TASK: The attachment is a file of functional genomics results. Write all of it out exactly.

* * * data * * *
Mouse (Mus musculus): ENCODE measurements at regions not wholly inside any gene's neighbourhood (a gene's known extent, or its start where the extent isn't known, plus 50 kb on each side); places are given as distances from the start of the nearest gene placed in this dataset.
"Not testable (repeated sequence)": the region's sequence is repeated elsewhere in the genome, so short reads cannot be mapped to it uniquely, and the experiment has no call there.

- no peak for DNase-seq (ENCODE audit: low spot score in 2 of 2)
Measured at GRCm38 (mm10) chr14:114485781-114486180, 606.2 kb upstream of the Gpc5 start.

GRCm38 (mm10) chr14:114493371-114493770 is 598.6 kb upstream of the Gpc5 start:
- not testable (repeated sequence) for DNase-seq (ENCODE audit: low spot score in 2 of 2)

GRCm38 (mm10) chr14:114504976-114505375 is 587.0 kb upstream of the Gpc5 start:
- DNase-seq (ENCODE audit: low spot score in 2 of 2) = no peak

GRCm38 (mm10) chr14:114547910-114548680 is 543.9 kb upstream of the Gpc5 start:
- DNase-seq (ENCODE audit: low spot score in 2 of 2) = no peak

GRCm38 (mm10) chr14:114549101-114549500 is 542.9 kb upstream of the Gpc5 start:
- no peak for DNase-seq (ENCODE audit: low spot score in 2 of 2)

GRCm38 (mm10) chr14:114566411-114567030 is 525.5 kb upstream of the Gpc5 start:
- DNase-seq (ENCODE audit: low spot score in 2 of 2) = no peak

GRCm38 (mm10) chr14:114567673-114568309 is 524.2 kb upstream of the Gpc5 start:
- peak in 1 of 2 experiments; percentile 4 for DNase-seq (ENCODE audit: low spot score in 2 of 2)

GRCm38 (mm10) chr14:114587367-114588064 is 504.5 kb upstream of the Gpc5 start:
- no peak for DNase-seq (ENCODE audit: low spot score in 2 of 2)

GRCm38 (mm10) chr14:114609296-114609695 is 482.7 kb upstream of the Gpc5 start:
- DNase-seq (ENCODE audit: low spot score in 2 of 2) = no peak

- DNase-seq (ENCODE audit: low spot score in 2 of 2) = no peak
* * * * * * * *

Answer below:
Mouse (Mus musculus): ENCODE measurements at regions not wholly inside any gene's neighbourhood (a gene's known extent, or its start where the extent isn't known, plus 50 kb on each side); places are given as distances from the start of the nearest gene placed in this dataset.
"Not testable (repeated sequence)": the region's sequence is repeated elsewhere in the genome, so short reads cannot be mapped to it uniquely, and the experiment has no call there.

- no peak for DNase-seq (ENCODE audit: low spot score in 2 of 2)
Measured at GRCm38 (mm10) chr14:114485781-114486180, 606.2 kb upstream of the Gpc5 start.

GRCm38 (mm10) chr14:114493371-114493770 is 598.6 kb upstream of the Gpc5 start:
- not testable (repeated sequence) for DNase-seq (ENCODE audit: low spot score in 2 of 2)

GRCm38 (mm10) chr14:114504976-114505375 is 587.0 kb upstream of the Gpc5 start:
- DNase-seq (ENCODE audit: low spot score in 2 of 2) = no peak

GRCm38 (mm10) chr14:114547910-114548680 is 543.9 kb upstream of the Gpc5 start:
- DNase-seq (ENCODE audit: low spot score in 2 of 2) = no peak

GRCm38 (mm10) chr14:114549101-114549500 is 542.9 kb upstream of the Gpc5 start:
- no peak for DNase-seq (ENCODE audit: low spot score in 2 of 2)

GRCm38 (mm10) chr14:114566411-114567030 is 525.5 kb upstream of the Gpc5 start:
- DNase-seq (ENCODE audit: low spot score in 2 of 2) = no peak

GRCm38 (mm10) chr14:114567673-114568309 is 524.2 kb upstream of the Gpc5 start:
- peak in 1 of 2 experiments; percentile 4 for DNase-seq (ENCODE audit: low spot score in 2 of 2)

GRCm38 (mm10) chr14:114587367-114588064 is 504.5 kb upstream of the Gpc5 start:
- no peak for DNase-seq (ENCODE audit: low spot score in 2 of 2)

GRCm38 (mm10) chr14:114609296-114609695 is 482.7 kb upstream of the Gpc5 start:
- DNase-seq (ENCODE audit: low spot score in 2 of 2) = no peak

- DNase-seq (ENCODE audit: low spot score in 2 of 2) = no peak